• twi5ted

    I am not sure the death figures attributed to covid1984 can be trusted. Procedures have been changed and the normal rules no longer apply. Financial incentives are being offered to write covid1984 on the death certificate to trigger payments to the hospital etc. I understand a death can be classified as with covid1984 without a doctor even seeing the patient.

    The government are merely recategorising some of the 600,000 people who die every year as covid1984. Everywhere you look nothing of what they present is true when you dig down into the detail.

    Boris does seem to have woken up to the scam a bit and finally is not blindly enforcing what his rag bag collection of communists and vaccine carpet baggers on sage tell him. Maybe a glimmer of light but the damage is enormous.

  • Jeffrey Palmer

    The alleged C-19 figures for the over-70’s were caused –
    1) by the NHS deliberately dumping thousands of untested elderly patients onto care homes, where they could infect others in an environment where patients couldn’t access proper medical care
    2) by those care homes putting blanket ‘Do Not Resuscitate’ orders on their residents
    3) by GP’s surgeries putting ‘Do Not Resuscitate’ orders into elderly patients’ medical files without their consent 4) by the NHS pressuring elderly patients into consenting to DNR by blackmail, telling them they would be ‘unlikely to be offered hospital admission’ and ‘certainly will not be offered a ventilator bed’. And that they could place added pressure on ambulance services and put first responders at risk of catching coronavirus if they did not sign away their right to life-saving intervention.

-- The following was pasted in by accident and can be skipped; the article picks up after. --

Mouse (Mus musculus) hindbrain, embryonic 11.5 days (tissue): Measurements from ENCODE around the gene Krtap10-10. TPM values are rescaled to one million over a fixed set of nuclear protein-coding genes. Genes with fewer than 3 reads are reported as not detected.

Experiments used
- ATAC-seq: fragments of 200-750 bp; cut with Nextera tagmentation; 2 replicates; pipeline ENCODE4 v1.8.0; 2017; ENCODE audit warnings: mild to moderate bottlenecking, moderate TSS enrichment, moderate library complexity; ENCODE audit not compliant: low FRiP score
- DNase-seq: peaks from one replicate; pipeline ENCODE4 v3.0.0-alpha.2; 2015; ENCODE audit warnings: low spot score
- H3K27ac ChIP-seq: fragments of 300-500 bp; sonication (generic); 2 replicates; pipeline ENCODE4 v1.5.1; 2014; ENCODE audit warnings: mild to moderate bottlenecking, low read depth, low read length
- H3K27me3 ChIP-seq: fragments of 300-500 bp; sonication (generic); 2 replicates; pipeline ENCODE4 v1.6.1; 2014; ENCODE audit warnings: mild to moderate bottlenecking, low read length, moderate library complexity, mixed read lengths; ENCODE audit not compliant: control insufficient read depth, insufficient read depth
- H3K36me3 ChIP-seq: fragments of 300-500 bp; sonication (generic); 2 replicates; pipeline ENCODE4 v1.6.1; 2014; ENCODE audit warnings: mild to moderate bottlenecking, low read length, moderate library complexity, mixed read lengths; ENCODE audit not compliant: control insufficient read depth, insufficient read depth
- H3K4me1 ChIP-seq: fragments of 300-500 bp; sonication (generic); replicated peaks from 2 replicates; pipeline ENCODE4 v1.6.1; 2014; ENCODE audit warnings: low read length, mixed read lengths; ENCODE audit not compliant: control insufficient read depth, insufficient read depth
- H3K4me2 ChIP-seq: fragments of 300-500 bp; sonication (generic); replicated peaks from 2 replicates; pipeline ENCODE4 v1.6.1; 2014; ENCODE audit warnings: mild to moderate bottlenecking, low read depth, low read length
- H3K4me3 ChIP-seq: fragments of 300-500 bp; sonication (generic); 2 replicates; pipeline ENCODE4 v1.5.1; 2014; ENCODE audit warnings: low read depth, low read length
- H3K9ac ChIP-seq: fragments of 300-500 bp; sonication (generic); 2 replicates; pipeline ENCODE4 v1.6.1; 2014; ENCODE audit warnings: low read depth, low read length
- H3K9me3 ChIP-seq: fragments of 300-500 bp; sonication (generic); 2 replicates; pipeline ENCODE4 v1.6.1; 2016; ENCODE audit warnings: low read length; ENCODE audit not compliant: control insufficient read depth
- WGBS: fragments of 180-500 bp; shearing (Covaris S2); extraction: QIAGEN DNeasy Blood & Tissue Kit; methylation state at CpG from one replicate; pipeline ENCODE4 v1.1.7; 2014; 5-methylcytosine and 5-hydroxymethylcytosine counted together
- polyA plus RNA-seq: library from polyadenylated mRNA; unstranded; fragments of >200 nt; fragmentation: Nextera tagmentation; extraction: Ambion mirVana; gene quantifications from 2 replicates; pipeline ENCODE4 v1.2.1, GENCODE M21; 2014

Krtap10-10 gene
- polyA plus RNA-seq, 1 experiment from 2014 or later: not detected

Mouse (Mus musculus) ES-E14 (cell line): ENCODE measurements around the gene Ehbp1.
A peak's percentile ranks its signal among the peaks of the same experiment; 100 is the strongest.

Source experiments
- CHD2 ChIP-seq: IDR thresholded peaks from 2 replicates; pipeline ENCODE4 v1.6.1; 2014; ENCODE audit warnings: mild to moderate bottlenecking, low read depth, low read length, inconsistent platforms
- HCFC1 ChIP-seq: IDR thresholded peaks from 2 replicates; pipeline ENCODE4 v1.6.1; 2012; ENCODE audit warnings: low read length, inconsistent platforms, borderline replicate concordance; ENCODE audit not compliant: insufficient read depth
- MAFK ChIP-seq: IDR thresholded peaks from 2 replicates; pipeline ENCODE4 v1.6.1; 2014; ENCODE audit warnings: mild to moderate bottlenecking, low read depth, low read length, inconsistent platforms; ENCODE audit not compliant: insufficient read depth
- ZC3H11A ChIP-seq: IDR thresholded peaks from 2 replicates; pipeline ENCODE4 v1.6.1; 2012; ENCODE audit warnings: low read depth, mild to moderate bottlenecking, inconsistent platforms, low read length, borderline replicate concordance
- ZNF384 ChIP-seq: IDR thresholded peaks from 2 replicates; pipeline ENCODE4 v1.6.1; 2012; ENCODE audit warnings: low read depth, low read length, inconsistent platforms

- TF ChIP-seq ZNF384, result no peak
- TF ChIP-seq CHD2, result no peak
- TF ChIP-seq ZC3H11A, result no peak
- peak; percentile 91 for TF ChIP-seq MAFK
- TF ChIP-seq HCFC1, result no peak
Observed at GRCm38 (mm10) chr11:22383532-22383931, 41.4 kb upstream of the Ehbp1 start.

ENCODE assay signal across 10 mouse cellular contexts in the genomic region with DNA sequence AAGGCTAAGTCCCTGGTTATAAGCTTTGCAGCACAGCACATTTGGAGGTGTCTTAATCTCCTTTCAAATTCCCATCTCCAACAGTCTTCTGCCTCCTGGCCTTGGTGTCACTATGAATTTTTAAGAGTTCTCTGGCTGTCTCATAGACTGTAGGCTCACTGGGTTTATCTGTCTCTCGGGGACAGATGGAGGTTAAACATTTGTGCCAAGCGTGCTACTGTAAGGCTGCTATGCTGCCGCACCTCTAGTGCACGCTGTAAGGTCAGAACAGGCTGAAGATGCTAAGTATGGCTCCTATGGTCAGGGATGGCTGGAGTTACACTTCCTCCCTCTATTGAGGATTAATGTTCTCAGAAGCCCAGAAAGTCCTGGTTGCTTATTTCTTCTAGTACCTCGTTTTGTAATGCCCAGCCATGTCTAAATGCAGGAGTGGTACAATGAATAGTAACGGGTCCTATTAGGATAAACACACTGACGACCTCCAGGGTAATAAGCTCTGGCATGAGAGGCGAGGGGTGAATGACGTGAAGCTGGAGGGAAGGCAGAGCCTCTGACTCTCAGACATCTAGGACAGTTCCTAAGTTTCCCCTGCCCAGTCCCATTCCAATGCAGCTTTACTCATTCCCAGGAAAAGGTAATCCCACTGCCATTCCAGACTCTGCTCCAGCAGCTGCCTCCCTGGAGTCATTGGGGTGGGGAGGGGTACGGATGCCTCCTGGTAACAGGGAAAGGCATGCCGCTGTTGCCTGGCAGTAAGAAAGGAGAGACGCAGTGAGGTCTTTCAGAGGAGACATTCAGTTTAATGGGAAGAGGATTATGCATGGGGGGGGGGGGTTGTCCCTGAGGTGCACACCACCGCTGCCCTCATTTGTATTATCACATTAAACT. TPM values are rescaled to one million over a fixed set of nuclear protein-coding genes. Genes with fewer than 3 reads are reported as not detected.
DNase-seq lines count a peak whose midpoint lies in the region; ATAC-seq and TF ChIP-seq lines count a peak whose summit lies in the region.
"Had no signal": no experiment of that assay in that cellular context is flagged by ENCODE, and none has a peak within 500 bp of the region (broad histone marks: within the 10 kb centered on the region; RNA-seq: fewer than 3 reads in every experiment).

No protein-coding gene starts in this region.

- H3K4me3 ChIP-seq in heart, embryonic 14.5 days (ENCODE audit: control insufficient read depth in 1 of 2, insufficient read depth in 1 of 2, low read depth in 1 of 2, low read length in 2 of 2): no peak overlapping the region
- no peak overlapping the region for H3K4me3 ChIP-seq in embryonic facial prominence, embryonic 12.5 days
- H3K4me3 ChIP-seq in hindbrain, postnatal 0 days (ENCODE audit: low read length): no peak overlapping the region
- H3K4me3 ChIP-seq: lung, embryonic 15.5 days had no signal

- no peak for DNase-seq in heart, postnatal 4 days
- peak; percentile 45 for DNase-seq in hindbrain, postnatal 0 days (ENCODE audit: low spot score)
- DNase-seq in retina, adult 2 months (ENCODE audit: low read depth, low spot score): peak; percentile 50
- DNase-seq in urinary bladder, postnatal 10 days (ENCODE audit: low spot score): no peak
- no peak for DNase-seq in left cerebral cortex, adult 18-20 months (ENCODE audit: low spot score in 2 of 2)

So I take all estimates of the actual risk to the over-70’s when going about their normal daily lives with as big a pinch of salt as I do everything else emanating from Johnson’s unsavoury team of millionaire Big Pharma propagandists.

  • A Thorpe

    William – the reason supermarkets work so well is they are private, and they have competition. If they don’t provide a good service, customers will go elsewhere. There is only one reason for people to use State services and that is to give them access to somebody else’s money.

    twi5ted – the problem with death statistics is that there is very rarely just one cause, and if there is, that often means a violent death. I have only seen the death certificates of my parents and both died in their 80’s with multiple illness shown, but no assessment about how much each contributed to the death. I assume that is almost impossible to allocate with any degree of accuracy. The only reason I can see for identifying diseases contributing to death is to allocate research funding. I cannot see any reason for it to be used by the government for any policies that restrict our freedom of choice to decide for ourselves.